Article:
Democrats lead in 5 of 7 congressional elections with other races too close to call
Republican Rep. Dana Rohrabacher (Gage Skidmore)
Once considered a formidable Republican stronghold, Orange County is now poised to take the majority of 3 million residents represented by Democrats as the results of the 2018 congressional midterm elections trickle in.
One of the most hotly contested districts is California’s 48th district, which spans the coast from Seal Beach to Aliso Viejo, an area long-held in GOP control by staunch conservative Dana Rohrabacher. A former speechwriter for President Ronald Reagan and 15-term congressman, Rohrabacher has come under fire for his pro-Russia policies, as well as controversial comments he made advocating for the ability to discriminate against prospective homebuyers based on their sexual orientation.
His challenger, Democrat Harley Rouda, a former republican and real estate developer, declared victory over his opponent in a Saturday news release followed by the Associated Press calling the election in Rouda’s favor. Rohrabacher has yet to concede.
“I think it’s about time for younger people’s voices to be heard,” says Brian Little, Laguna Niguel resident, student at Saddleback College and a participant in the 2018 midterms. “I mean the guy [Rohrabacher] openly supports Russia, which most of us disagree with. I don’t feel like he represents me at all. I have never voted straight ticket for a party until this election.”
Another up-for-grabs race, California’s 45th district between Republican incumbent Mimi Walters and her Democratic challenger Katie Porter, a law professor at University of California, Irvine. The 45th district encompasses much of central Orange County including Irvine, Tustin, Orange, Laguna Hills, Laguna Woods, Lake Forest, Rancho Santa Margarita, Mission Viejo, and Coto de Caza.
Walters started election day with a lead over Porter, but as results come in that lead has been steadily slimming. In just three days Walters’ lead has shrunk from over 6,000 votes to just 1,011 as of Tuesday morning, making the race a 0.4% difference in favor of Walters. Tuesday night’s count saw Katie Porter take the lead, ahead by 261 votes.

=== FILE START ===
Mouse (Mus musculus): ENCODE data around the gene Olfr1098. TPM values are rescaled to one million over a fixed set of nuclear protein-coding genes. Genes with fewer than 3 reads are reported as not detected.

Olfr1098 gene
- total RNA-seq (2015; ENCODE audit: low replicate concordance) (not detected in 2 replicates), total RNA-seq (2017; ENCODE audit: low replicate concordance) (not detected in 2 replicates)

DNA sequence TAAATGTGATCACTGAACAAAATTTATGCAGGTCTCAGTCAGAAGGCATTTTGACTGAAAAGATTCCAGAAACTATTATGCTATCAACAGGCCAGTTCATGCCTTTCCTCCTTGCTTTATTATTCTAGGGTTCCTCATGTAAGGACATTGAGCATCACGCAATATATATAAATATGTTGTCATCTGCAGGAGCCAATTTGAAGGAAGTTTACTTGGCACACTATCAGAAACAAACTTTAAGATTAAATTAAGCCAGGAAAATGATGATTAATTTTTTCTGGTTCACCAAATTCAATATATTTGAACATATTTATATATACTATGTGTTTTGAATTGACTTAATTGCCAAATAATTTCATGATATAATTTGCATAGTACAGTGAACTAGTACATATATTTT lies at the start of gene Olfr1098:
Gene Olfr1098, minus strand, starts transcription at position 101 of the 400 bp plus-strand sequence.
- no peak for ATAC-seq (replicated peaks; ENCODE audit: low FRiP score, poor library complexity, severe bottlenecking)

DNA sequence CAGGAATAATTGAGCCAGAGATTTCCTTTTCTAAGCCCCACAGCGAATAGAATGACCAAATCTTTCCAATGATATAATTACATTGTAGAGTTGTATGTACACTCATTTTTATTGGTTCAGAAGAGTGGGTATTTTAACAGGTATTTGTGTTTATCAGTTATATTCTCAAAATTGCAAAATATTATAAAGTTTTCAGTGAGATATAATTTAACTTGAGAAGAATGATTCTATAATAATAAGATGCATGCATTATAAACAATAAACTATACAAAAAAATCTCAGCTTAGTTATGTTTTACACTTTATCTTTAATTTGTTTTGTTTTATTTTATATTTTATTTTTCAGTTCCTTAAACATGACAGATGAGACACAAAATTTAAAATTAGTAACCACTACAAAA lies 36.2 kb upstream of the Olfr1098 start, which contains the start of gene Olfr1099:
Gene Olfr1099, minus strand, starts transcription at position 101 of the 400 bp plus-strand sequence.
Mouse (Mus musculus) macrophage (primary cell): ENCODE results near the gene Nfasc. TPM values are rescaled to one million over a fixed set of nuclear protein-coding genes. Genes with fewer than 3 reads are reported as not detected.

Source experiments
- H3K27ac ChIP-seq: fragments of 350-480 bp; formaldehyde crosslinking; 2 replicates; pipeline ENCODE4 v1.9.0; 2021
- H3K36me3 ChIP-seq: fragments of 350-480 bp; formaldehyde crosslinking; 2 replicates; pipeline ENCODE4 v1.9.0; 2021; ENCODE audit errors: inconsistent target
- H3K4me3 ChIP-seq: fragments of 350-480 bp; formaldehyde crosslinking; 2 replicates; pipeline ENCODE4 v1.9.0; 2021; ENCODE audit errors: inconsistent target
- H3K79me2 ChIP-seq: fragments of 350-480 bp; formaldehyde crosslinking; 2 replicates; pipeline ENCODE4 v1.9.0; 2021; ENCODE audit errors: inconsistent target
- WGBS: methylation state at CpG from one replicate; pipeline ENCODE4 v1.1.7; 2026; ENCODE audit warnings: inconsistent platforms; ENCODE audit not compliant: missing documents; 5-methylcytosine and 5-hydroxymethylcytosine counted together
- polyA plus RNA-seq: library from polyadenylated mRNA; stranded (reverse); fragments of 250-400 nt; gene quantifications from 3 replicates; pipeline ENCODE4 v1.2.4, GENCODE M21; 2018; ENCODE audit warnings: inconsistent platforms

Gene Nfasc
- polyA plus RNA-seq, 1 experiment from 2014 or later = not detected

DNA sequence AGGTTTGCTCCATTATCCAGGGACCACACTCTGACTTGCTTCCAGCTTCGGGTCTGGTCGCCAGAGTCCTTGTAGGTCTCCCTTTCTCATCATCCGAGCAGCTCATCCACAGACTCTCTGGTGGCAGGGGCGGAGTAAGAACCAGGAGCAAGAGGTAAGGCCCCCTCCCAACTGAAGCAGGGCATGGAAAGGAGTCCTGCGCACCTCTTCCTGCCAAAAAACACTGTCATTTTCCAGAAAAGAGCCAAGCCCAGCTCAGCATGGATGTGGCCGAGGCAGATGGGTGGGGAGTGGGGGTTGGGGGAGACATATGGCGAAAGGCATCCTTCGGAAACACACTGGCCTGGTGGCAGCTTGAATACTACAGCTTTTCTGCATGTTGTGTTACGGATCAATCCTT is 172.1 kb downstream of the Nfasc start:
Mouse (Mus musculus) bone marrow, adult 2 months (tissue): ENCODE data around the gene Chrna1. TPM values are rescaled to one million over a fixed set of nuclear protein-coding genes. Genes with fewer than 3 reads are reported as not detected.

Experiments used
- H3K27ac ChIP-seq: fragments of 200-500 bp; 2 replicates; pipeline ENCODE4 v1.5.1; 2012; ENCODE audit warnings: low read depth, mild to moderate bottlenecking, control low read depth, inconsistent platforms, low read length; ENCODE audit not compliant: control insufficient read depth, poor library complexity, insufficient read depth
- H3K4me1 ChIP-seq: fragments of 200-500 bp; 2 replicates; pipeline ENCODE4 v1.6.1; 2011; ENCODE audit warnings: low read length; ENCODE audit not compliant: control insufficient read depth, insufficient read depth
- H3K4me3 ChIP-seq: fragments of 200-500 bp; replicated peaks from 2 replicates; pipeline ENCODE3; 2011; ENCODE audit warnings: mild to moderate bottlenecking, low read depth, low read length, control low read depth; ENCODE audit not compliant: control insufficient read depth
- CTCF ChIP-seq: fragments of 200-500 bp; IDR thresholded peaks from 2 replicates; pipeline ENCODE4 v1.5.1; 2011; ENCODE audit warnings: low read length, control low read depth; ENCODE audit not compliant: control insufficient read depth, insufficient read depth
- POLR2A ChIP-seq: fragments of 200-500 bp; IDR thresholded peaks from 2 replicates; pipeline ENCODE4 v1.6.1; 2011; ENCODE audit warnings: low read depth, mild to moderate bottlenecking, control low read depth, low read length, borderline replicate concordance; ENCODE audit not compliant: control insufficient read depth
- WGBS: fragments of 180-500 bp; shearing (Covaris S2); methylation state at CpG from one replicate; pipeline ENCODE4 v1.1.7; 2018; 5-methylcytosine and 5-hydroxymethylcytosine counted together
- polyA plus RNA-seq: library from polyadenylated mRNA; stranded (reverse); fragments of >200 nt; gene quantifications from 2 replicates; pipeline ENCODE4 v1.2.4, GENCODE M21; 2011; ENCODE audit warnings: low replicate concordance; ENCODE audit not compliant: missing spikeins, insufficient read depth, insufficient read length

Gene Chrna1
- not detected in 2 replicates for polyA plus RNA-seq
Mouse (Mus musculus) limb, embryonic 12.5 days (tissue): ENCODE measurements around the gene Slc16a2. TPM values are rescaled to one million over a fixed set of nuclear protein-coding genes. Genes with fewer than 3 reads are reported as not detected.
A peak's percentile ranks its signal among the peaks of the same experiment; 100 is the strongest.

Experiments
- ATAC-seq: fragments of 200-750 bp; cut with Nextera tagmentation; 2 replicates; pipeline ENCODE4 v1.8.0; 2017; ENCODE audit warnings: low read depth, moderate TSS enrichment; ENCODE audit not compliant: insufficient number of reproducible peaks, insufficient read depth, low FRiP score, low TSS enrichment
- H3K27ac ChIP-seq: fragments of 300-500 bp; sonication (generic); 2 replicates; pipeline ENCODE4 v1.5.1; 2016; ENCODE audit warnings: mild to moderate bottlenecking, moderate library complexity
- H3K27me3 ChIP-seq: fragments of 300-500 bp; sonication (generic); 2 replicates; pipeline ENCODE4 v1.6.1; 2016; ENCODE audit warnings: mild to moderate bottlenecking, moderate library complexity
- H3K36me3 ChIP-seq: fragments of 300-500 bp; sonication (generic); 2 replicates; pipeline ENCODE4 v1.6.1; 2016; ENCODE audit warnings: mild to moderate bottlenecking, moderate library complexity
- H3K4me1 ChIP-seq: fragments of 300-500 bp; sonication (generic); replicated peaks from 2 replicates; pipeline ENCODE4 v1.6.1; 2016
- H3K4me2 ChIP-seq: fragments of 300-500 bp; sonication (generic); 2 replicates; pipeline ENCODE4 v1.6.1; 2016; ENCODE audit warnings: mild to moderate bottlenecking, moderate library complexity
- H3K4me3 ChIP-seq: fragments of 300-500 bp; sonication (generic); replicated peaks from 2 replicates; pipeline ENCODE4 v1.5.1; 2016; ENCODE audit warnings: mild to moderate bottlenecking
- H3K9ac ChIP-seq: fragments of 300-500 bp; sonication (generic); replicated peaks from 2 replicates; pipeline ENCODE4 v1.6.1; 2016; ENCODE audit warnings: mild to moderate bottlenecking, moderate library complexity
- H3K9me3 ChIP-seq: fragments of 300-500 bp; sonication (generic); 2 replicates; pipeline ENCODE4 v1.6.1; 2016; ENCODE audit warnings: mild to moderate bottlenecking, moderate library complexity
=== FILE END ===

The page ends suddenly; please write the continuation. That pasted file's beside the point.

Officials from the Republican Party of Orange County, the Orange County Young Republicans, Aliso Viejo Republican Women’s Federation, College Republicans of UCI and the Saddleback Chapter for the Young America’s Foundation, a conservative organization, were not available for comment.
California voting laws allow and receive mail in ballots if dropped off at a polling place or postmarked by the day of the election. Many of the congressional races, like the 45th district, are still too close to call with the Orange County Registrar’s office estimating 302,895 ballots left to count. Included in that number are an estimated 160,000 provisional ballots which are given on election day to record a vote, but needs verification before approved for the vote to count. Late voting historically favors Democrats in Orange County.
Voter registration records from the California Secretary of State’s office show that the number of registered Republican voters is in a slow decline, but they still hold the majority of registered voters within the county.
Even with such close elections, chances of a recount are very rare. Any registered voter can request a recount, but must come up with the money for the cost of the recount each day the recount continues.
Inklings of change in historical voting patterns first came in the 2016 presidential election when Democrat Hillary Clinton earned the popular vote over Donald Trump marking the first time since 1936 that Orange County voters have chosen a Democratic candidate over a Republican. That election saw Democrat Franklin D. Roosevelt beat out his Republican challenger for the White House.
John Harpster, born in Orange County in 1948, raised in Santa Ana, then strongly conservative, right-wing community composed of many veterans who recently returned from WWII. Harpster says, “the large military presence, a strongly religious atmosphere and a heavy corporate influence as large companies began headquarters here in the mid 20th century shaped Orange County in to the conservative haven that gave birth to the likes of Presidents Richard Nixon and Ronald Reagan.”
“All of this new blood and diversity is changing the county and the way it votes. It makes me happy to see change. The people who were voted out needed to be voted out and the people decided that. Change is good.” says Harpster.
Results are estimated to continue trickling in for the next two weeks, leaving much uncertain until final tallies are totaled.